Is There A Difference Between Heeling and Loose Leash Walking?
Guest Post by Hannah Branigan of WonderPups Training.
It’s our lucky day, folks. One of my very good friends, Hannah, has written a piece for Smart Dog U’s blog. Hannah’s a self-professed dog nerd, a brilliant trainer, and a wickedly funny person. If you haven’t caught her podcast, Drinking from the Toilet, make sure you head there after you read this. You can thank me later. Without further adieu, heeeeeere’s Hannah!
Is There A Difference Between Heeling and Loose Leash Walking?
Surely, there can’t be much.
Depending on your goals and needs with your dog, heeling and loose leash walking can be two totally different behaviors with different functions.
Both are potentially useful in everyday situations and also in competition. And here’s the cool part… with training, ANY dog can learn to do both versions. It’s just behavior!
These two behaviors have a lot of things in common.
With both heeling and loose leash walking, the dog should stay (more or less) beside the handler, matching the handler’s direction and speed. You stop when I stop, you go when I go. In both cases, that requires a certain amount of the dog’s attention to stay with the handler, so that he can adjust his behavior based on the handler’s movement.
So in both cases, the handler’s body movements act as cues to the dog. The way you move your body, shifting your weight, turning your head and such, predict which direction you are about to go. And that acts as information, aka a “cue,” to tell the dog what he needs to do to stay close to you. You’ve already experienced this at home anytime you start walking toward the kitchen. Your dog can read the very smallest of movements that indicate you are about to head toward the refrigerator, and that is VERY important information for dogs to have.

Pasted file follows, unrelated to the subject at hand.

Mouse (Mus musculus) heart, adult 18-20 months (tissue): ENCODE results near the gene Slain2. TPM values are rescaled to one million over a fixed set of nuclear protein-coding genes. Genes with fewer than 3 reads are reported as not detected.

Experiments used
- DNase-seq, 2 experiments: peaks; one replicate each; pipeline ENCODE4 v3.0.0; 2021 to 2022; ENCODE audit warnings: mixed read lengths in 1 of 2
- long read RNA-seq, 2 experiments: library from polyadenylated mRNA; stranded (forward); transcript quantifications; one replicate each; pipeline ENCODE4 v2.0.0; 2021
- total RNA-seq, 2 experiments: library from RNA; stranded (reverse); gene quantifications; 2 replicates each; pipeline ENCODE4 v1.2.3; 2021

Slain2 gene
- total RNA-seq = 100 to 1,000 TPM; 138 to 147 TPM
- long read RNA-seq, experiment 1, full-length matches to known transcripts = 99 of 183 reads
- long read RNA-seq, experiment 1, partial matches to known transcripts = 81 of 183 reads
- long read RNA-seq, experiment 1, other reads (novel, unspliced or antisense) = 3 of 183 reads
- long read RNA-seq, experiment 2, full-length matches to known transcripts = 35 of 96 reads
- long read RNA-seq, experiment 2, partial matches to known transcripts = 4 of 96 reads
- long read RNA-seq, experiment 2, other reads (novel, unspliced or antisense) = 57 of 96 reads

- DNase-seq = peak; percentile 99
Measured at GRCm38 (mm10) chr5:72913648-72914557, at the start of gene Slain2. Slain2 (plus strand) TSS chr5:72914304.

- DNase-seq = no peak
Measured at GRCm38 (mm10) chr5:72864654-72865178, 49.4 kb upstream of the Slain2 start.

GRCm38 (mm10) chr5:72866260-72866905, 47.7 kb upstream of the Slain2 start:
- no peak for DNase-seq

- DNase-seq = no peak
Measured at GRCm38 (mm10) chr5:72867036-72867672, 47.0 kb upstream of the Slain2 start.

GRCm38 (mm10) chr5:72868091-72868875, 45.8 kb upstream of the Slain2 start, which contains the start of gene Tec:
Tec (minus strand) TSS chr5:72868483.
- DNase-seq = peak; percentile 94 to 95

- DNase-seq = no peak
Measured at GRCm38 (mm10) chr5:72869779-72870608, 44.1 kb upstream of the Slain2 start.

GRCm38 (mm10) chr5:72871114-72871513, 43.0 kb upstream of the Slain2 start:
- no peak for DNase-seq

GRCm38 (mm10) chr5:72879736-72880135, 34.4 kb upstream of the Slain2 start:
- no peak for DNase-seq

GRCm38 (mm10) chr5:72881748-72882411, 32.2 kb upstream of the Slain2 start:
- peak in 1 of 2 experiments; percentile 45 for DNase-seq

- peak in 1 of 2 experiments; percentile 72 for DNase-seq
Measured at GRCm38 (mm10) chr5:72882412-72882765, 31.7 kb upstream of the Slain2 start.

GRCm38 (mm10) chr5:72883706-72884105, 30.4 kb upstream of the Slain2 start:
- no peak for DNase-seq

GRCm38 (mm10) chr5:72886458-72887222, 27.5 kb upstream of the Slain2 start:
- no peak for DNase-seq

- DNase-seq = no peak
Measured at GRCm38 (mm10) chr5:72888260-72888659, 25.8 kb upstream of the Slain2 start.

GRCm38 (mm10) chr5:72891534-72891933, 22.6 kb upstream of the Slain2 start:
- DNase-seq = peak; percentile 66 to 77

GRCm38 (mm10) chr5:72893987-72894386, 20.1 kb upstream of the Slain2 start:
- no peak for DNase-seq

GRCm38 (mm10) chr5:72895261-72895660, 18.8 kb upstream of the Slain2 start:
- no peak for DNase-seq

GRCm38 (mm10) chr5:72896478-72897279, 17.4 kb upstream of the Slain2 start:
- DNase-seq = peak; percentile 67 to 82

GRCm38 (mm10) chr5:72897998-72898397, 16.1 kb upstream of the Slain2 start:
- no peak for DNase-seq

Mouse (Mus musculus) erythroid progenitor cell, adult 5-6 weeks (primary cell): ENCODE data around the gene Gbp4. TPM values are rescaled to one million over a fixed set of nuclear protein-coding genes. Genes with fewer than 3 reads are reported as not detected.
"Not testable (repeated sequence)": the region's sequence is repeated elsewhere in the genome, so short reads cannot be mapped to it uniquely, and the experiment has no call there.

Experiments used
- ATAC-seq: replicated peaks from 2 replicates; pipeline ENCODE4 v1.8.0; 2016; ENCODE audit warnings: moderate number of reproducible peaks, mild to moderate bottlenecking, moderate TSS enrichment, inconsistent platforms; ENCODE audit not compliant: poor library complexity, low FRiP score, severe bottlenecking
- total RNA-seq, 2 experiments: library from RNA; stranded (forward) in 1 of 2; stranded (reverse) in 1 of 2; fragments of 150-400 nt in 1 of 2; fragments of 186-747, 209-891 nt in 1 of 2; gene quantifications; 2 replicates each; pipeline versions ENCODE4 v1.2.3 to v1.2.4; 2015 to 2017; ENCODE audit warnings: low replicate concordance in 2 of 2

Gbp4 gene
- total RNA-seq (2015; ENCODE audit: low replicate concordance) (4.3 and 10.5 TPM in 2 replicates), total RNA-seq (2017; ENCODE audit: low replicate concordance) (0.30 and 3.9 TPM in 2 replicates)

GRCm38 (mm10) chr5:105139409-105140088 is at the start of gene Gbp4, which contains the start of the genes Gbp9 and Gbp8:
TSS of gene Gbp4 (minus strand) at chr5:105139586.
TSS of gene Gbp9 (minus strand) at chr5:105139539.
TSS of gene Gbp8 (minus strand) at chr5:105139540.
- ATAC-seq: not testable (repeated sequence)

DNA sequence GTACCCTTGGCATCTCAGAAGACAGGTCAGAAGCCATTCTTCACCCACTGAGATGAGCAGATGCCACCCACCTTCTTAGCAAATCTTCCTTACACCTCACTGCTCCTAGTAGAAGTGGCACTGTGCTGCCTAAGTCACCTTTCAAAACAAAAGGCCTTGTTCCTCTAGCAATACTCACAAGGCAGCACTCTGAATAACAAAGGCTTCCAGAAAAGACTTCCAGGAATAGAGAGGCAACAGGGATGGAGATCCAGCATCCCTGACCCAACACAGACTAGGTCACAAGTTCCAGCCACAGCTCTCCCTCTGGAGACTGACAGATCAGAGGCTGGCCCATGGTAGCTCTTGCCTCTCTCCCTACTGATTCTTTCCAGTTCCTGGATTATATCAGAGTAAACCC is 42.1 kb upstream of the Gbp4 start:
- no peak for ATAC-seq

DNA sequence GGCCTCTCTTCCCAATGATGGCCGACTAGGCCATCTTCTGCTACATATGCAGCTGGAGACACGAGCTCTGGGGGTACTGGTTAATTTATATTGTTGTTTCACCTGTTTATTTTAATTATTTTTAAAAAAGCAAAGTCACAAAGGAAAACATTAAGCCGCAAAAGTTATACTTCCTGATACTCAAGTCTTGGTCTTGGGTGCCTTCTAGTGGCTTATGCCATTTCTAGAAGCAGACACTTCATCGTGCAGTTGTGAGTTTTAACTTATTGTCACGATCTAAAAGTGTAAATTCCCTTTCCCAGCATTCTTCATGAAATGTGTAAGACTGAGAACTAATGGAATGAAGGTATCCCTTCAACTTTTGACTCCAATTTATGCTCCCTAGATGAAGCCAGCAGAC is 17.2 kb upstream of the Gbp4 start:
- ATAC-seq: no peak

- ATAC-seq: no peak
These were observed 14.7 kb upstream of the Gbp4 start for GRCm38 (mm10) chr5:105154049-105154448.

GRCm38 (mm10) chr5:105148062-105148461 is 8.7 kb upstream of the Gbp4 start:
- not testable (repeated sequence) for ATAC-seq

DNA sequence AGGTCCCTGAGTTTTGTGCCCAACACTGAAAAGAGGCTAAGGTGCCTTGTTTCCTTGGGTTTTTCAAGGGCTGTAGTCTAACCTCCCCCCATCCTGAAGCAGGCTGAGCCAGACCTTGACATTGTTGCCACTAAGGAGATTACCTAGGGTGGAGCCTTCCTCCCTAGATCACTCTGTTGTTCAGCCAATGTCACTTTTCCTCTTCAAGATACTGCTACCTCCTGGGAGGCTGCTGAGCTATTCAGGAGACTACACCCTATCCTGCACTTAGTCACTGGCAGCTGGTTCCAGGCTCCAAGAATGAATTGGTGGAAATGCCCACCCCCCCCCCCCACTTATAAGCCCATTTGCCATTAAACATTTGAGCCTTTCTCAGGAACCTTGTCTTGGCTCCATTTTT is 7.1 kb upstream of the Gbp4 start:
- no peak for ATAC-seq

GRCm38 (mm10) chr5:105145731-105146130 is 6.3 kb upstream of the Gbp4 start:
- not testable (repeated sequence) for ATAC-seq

The primary difference between heeling and loose leash walking lies in the level of precision, and thus how closely and quickly the dog must respond to those movement cues and adjust his behavior. The relative intensity of these two different behaviors is reflected in the mechanics of how the behaviors are performed (how the dog uses his body to meet criteria). The “heeling” dog is tightly coiled, ready to respond instantly, and so he carries his body differently and changes the way he moves in order to be able to quickly change direction.
As sort of a side note, this means there are also significant differences in the duration of performance… how long the dog is expected/able to maintain the behavior. Typically, loose leash walking is performed for a MUCH longer period of time… 30 minutes or an hour, easily, where heeling is usually performed in shorter, intense bursts of 30 seconds to a minute, maybe 2 minutes, at a time.
When we take the dog for a walk (you know, just a normal dog walk) around the neighborhood, we mainly want to relax and get a little exercise and enrichment for ourselves and our pups. So functionally, we need a behavior that keeps the dog within a 6ft radius of us as we go along, and keeps the dog from tripping us as we walk.
Generally, staying to one side, and responding to turns or stops within a couple steps, is plenty to meet our needs. So the dog needs to have enough awareness of the handler to register a change of direction within a second or so, but the rest of the brain can be in chill-out mode. Since the human is usually in chill-out mode at the same time, this usually works pretty well. We aren’t making any sudden changes that would require the dog to stay particularly vigilant.